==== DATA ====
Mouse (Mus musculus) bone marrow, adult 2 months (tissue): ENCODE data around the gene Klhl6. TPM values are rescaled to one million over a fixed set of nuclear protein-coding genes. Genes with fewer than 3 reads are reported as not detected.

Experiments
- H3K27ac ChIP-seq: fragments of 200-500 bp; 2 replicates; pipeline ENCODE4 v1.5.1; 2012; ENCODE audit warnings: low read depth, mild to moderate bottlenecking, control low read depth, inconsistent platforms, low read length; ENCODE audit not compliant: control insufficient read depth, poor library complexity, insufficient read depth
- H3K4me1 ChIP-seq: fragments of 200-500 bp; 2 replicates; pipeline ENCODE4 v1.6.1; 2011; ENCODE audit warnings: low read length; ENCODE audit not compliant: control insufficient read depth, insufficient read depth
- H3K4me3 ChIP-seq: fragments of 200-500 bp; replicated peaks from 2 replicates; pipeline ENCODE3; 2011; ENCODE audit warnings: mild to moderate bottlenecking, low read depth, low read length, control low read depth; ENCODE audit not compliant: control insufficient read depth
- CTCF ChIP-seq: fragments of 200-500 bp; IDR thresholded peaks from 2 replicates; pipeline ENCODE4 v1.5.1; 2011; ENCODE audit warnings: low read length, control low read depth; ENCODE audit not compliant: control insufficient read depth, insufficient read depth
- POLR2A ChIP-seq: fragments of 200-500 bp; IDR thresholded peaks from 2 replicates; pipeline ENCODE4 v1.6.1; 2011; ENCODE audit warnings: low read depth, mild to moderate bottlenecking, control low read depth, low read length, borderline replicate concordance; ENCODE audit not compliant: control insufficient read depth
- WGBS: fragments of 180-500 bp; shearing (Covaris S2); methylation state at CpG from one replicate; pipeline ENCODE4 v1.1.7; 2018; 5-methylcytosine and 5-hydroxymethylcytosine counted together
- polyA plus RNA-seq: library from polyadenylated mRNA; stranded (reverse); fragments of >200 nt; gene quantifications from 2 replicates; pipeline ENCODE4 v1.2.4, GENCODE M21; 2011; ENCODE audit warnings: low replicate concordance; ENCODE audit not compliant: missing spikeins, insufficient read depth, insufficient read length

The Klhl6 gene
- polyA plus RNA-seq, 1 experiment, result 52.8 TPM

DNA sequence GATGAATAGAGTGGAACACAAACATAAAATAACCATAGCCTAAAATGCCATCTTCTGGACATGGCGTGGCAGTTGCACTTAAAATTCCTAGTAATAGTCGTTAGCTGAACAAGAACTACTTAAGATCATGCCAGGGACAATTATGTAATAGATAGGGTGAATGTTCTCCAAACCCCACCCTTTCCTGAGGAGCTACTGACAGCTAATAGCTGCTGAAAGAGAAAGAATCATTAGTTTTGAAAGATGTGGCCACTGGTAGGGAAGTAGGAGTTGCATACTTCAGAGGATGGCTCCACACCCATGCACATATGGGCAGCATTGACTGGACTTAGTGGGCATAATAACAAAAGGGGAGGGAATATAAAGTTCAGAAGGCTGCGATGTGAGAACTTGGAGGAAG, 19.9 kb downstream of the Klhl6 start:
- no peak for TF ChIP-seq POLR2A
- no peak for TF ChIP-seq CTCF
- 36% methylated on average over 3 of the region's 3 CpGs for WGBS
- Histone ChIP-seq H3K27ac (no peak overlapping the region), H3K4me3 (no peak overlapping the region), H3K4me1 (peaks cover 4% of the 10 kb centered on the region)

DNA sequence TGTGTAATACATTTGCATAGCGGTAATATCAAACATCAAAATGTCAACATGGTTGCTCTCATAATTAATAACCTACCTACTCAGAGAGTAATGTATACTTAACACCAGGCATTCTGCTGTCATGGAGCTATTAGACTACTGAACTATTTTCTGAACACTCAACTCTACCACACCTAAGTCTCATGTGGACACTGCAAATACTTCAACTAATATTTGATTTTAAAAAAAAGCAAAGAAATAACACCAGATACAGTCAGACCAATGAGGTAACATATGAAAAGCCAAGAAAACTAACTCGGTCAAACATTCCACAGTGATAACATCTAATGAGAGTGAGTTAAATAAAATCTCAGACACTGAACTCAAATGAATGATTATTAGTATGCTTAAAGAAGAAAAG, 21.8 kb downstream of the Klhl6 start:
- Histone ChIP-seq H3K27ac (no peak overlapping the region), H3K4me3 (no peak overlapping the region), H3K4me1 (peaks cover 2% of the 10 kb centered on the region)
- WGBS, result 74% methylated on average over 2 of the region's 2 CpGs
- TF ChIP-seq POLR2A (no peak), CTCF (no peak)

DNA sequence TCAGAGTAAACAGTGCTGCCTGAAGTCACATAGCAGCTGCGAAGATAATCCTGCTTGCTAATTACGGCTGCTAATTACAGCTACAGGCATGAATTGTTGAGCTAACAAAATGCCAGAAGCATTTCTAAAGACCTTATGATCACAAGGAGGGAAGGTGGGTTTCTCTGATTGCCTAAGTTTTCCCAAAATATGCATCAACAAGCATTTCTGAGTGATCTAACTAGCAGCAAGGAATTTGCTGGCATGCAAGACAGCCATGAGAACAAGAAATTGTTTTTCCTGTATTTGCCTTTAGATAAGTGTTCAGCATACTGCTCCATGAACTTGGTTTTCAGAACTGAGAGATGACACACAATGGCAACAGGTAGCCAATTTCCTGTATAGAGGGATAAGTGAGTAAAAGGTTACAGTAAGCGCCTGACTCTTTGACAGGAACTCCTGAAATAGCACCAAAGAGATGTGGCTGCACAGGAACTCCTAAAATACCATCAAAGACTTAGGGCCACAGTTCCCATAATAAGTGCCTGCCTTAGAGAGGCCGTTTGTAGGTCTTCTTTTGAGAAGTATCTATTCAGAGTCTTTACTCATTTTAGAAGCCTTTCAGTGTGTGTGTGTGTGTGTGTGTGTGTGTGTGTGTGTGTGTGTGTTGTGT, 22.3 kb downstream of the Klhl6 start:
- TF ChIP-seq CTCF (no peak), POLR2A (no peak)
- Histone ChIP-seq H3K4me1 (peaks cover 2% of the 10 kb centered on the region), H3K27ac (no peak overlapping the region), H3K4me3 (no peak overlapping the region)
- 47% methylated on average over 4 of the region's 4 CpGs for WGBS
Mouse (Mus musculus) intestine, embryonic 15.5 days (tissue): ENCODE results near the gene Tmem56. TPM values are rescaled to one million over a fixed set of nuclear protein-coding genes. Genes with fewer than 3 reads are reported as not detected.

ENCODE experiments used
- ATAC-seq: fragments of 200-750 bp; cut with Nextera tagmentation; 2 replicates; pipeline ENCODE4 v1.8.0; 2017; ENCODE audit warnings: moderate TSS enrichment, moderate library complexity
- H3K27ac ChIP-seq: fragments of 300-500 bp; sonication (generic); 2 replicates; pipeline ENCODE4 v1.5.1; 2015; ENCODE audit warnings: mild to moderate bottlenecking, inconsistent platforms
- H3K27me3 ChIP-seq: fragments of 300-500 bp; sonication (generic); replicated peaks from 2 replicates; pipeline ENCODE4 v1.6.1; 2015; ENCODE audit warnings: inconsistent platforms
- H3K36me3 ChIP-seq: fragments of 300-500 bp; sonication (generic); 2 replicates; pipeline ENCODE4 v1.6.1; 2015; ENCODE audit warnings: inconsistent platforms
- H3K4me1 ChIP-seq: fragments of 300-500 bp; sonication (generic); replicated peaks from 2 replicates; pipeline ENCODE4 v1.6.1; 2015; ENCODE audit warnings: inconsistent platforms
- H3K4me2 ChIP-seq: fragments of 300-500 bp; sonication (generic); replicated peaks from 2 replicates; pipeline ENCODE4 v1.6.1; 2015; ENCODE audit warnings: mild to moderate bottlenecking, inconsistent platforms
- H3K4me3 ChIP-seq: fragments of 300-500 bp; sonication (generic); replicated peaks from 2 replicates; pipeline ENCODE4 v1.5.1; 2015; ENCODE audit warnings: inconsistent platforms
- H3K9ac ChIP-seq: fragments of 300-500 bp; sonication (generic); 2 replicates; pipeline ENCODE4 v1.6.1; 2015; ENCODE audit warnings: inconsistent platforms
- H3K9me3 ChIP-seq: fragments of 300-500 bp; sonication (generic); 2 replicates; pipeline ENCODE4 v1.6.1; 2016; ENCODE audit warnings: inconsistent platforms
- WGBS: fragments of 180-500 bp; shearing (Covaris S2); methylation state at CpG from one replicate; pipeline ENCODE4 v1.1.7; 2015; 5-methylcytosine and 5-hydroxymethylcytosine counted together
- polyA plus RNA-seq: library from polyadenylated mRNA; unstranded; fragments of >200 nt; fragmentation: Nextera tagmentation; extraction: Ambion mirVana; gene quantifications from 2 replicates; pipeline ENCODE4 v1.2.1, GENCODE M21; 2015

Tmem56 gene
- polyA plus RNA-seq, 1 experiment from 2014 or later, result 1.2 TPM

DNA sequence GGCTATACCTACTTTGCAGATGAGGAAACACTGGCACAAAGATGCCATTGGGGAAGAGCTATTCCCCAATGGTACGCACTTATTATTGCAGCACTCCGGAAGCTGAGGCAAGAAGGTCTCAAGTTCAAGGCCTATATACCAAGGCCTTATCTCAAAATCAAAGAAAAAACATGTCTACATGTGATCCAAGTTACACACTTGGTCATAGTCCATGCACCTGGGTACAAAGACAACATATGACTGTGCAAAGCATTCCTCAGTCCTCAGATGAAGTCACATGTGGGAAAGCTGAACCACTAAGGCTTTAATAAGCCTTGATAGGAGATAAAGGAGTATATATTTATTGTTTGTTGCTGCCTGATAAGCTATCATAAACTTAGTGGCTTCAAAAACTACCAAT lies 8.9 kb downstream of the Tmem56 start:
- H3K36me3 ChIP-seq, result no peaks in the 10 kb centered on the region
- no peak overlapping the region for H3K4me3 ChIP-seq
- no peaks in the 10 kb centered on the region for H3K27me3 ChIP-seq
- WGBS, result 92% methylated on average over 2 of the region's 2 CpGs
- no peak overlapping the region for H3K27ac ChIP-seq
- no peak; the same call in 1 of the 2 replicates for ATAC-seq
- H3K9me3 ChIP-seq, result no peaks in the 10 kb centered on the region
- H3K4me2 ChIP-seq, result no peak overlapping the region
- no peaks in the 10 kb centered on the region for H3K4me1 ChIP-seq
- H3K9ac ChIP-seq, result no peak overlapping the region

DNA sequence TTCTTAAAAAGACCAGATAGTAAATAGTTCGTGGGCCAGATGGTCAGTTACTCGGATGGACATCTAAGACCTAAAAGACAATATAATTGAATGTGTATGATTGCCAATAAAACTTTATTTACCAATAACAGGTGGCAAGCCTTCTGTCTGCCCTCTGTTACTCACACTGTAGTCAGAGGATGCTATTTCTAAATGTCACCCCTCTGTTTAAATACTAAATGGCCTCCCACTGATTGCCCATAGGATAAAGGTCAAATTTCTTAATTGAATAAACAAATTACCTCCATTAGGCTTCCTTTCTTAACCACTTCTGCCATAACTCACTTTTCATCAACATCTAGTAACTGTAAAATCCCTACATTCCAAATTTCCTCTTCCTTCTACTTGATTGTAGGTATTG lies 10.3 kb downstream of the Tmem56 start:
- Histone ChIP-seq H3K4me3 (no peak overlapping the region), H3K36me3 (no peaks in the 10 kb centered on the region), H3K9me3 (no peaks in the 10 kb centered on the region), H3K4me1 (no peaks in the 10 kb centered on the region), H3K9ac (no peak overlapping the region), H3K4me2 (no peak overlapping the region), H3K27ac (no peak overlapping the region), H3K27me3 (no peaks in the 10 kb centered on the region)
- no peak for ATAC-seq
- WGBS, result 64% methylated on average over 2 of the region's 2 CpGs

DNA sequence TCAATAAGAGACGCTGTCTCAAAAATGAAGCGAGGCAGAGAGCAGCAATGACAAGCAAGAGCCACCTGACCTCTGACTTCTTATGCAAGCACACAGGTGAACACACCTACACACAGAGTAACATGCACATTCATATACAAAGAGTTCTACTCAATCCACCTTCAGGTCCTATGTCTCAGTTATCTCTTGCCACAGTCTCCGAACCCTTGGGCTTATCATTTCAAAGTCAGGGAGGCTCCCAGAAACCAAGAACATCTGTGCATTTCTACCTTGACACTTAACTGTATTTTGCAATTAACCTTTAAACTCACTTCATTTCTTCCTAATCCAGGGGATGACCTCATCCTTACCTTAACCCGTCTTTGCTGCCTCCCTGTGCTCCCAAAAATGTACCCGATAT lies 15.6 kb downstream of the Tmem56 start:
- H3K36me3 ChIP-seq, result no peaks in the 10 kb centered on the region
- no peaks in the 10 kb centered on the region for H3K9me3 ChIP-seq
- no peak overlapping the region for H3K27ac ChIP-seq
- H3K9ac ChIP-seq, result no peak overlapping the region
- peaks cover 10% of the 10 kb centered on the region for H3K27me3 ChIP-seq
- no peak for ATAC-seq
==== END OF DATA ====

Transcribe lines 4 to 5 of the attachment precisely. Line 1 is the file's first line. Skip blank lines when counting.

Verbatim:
- H3K4me1 ChIP-seq: fragments of 200-500 bp; 2 replicates; pipeline ENCODE4 v1.6.1; 2011; ENCODE audit warnings: low read length; ENCODE audit not compliant: control insufficient read depth, insufficient read depth
- H3K4me3 ChIP-seq: fragments of 200-500 bp; replicated peaks from 2 replicates; pipeline ENCODE3; 2011; ENCODE audit warnings: mild to moderate bottlenecking, low read depth, low read length, control low read depth; ENCODE audit not compliant: control insufficient read depth